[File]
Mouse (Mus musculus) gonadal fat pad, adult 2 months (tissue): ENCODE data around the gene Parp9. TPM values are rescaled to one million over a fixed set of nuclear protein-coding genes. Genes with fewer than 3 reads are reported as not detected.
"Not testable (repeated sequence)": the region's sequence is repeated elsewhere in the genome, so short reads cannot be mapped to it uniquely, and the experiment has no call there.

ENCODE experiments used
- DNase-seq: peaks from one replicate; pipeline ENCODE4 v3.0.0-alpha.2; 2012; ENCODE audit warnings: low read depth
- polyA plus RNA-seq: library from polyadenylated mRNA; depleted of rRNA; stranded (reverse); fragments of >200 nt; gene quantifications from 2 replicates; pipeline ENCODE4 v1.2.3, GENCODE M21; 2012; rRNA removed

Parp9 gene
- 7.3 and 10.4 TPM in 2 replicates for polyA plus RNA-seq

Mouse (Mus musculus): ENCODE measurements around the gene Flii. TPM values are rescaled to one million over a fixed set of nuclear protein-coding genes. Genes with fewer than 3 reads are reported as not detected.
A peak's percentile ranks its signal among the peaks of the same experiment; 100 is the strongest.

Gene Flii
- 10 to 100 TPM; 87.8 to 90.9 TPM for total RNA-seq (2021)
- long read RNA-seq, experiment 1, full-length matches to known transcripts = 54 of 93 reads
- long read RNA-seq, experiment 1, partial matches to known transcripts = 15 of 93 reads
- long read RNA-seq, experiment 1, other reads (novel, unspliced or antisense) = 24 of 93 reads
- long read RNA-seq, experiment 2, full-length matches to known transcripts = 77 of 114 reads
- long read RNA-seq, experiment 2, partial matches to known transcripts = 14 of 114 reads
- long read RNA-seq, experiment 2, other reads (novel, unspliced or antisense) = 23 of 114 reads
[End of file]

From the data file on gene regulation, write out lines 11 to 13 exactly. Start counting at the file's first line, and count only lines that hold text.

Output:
- 10 to 100 TPM; 87.8 to 90.9 TPM for total RNA-seq (2021)
- long read RNA-seq, experiment 1, full-length matches to known transcripts = 54 of 93 reads
- long read RNA-seq, experiment 1, partial matches to known transcripts = 15 of 93 reads